Radioactive (or nuclear) waste is a byproduct from nuclear reactors, fuel processing plants, and institutions such as hospitals and research facilities. It also results from the decommissioning of nuclear reactors and other nuclear facilities that are permanently shut down. The Nuclear Regulatory Commission separates wastes into two broad classifications: high-level or low-level waste.
High-level radioactive waste is uranium fuel that has been used in a nuclear power reactor and is “spent” or is no longer efficient in generating power to the reactor to produce electricity. Spent fuel is thermally hot as well as being highly radioactive, requiring remote handling and shielding.
High-level wastes are hazardous to humans and other life forms because of their high radiation levels that are capable of producing fatal doses during short periods of direct exposure. For example, ten years after removal from a reactor, the surface dose rate for a typical spent fuel assembly exceeds 10,000 rem/hour, whereas a fatal whole-body dose for humans is about 500 rem (if received all at one time). Furthermore, if constituents of these high-level wastes were to get into ground water or rivers, they could enter into food chains. Although the dose produced through this indirect exposure is much smaller than a direct exposure dose, there is a greater potential for a larger population to be exposed.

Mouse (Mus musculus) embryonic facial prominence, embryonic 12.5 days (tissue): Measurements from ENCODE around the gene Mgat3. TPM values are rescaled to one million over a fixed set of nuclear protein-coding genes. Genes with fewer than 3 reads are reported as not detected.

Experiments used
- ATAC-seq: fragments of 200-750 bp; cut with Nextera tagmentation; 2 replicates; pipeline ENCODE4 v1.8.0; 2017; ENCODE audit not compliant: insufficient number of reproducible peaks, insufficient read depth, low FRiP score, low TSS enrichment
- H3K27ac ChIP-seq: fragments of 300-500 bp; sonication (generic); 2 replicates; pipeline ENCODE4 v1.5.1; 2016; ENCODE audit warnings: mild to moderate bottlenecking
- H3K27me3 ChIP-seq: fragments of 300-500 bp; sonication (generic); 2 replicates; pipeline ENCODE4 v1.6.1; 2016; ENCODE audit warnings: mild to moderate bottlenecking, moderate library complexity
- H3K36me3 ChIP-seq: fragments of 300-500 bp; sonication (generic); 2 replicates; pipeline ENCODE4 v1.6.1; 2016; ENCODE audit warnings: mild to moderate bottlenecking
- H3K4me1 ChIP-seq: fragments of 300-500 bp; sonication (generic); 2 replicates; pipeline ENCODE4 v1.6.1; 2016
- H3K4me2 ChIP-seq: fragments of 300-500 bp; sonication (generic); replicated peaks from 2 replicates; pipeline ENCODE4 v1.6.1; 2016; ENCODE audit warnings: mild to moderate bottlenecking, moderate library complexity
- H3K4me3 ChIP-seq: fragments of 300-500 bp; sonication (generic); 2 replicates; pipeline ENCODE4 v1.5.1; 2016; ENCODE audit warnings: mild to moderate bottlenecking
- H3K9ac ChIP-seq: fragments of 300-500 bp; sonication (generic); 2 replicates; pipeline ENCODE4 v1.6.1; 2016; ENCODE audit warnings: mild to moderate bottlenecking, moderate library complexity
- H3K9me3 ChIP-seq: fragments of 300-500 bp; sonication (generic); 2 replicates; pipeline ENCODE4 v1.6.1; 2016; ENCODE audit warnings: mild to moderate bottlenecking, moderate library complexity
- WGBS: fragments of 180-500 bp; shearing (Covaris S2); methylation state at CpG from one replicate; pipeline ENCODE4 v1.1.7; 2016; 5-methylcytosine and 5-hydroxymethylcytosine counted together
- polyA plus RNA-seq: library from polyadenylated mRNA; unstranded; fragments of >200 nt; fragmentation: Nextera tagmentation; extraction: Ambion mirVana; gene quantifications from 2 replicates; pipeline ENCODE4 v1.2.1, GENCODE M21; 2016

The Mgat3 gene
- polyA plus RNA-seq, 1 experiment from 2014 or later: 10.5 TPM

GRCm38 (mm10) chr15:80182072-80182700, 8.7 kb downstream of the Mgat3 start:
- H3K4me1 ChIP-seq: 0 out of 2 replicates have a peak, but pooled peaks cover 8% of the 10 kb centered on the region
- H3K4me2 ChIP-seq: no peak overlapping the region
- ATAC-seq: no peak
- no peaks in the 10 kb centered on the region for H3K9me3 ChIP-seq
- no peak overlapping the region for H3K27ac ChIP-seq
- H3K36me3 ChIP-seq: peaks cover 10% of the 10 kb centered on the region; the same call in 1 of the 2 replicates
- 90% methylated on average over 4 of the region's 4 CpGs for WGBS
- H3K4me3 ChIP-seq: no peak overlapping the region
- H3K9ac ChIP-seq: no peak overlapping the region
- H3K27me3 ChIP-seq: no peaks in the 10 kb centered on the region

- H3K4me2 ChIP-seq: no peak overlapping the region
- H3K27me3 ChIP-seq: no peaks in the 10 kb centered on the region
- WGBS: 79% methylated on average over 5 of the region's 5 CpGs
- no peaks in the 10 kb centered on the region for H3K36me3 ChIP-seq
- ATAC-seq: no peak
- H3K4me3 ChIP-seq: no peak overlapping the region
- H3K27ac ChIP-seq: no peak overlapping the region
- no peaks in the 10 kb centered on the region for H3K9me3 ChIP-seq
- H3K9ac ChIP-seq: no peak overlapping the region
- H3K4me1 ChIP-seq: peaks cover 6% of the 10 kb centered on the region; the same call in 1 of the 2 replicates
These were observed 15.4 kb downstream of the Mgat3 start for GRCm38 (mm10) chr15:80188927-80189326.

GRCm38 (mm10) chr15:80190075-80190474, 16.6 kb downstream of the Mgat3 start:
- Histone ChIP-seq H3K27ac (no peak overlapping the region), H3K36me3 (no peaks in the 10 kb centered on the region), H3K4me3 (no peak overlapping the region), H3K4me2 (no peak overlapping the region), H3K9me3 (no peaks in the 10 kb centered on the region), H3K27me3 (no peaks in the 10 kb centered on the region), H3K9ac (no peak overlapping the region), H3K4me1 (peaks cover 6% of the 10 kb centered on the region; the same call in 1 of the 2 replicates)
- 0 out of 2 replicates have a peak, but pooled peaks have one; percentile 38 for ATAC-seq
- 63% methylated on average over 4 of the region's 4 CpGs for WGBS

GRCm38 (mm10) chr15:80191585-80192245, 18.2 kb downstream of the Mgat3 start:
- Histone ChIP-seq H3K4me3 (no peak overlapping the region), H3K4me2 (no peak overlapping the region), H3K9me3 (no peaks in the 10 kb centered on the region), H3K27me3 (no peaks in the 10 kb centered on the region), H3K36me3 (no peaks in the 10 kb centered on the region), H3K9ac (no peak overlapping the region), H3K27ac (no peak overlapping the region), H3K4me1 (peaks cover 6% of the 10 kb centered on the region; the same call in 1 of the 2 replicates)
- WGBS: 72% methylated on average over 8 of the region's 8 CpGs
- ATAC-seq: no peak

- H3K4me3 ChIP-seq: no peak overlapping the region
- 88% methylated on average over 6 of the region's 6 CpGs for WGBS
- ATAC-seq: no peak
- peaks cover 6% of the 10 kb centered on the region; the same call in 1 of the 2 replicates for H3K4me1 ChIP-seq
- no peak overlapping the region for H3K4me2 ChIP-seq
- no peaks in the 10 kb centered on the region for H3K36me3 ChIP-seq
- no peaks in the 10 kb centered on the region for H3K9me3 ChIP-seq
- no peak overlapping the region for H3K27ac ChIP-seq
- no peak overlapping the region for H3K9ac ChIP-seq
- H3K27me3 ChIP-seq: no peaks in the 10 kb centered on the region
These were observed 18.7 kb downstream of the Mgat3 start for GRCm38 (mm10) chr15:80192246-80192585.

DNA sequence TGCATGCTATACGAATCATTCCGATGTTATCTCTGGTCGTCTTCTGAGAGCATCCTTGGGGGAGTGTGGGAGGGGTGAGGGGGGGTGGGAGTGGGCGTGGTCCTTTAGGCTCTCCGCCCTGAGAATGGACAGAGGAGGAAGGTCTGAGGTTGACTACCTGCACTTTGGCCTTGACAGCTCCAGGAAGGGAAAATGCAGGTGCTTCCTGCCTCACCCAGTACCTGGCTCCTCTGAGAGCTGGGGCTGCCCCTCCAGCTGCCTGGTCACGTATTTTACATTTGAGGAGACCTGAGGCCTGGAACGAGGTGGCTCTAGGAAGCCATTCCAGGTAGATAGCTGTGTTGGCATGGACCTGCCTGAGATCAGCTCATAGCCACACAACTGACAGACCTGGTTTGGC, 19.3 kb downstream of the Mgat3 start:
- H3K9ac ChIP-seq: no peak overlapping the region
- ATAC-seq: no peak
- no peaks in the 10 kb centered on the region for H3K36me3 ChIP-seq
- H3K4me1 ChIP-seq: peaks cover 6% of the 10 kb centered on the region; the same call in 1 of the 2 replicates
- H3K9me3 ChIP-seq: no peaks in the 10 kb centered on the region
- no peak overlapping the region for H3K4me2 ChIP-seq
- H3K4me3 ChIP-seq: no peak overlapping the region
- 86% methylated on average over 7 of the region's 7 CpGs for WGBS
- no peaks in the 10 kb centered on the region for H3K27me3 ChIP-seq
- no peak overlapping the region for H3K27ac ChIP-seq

At this time there are no facilities for permanent disposal of high-level radioactive waste. Since the only way radioactive wastes finally become harmless is through decay, which for some isotopes contained in high-level wastes can take hundreds of thousands of years, the wastes must be stored in a way that provides adequate protection for very long times.
Low-level waste includes items that have become contaminated with radioactive material or have become radioactive through exposure to neutron radiation. This waste typically consists of contaminated protective shoe covers and clothing, wiping rags, mops, filters, reactor water treatment residues, equipments and tools, luminous dials, medical tubes, swabs, injection needles, syringes, and laboratory animal carcasses and tissues. The radioactivity can range from just above background levels found in nature to much higher levels in certain cases such as parts from inside the reactor vessel in a nuclear power plant.
This low-level waste may be highly radioactive, but its half-life is relatively short (tens to hundreds of years). Most low-level radioactive wastes are solidified, put into drums, and buried in 20-foot-deep trenches, which are then backfilled and covered.
Three commercial facilities in the United States currently accept low-level radioactive waste: Richland, Washington; Barnwell, South Carolina; and Clive, Utah. The U.S. Department of Energy (DOE) also operates seven other disposal facilities for low-level radioactive wastes produced by the Department of Defense and its contractors.
A number of incidents have occurred when radioactive material was disposed of improperly, shielding during transport was defective, or when it was simply abandoned or even stolen from a waste store. In other cases of radioactive waste accidents, lakes or ponds with radioactive waste accidentally overflowed into rivers during exceptional storms. From 1971 through 1998, in the United States, there have been 401 transportation accidents involving radioactive material.